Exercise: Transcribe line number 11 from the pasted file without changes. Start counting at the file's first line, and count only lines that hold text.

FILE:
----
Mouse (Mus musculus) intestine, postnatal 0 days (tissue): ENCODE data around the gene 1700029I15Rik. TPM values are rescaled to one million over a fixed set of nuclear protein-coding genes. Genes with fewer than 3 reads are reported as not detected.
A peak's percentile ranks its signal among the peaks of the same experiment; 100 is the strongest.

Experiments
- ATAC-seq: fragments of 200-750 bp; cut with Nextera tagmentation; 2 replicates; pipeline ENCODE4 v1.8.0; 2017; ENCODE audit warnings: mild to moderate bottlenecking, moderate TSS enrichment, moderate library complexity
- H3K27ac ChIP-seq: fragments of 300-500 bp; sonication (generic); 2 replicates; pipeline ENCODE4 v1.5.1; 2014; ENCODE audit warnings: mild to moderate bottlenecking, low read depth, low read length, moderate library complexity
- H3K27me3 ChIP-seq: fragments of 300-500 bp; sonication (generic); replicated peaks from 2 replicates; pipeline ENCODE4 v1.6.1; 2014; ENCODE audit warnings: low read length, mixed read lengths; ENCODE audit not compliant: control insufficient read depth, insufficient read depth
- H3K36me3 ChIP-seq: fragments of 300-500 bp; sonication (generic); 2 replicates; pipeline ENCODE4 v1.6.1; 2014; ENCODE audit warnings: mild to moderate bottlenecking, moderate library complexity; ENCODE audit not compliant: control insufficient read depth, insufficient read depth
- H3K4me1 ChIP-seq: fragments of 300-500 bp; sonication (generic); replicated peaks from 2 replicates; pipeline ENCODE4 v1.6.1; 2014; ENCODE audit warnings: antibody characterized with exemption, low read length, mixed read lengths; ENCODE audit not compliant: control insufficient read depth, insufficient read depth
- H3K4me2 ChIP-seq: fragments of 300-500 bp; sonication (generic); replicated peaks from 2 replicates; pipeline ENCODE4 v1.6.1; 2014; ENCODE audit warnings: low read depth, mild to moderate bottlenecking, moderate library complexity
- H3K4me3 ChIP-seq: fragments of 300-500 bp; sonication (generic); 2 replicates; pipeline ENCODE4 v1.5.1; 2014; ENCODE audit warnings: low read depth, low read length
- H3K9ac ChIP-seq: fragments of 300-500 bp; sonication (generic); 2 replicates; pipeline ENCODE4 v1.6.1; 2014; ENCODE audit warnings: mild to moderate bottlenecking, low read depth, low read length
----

- H3K9ac ChIP-seq: fragments of 300-500 bp; sonication (generic); 2 replicates; pipeline ENCODE4 v1.6.1; 2014; ENCODE audit warnings: mild to moderate bottlenecking, low read depth, low read length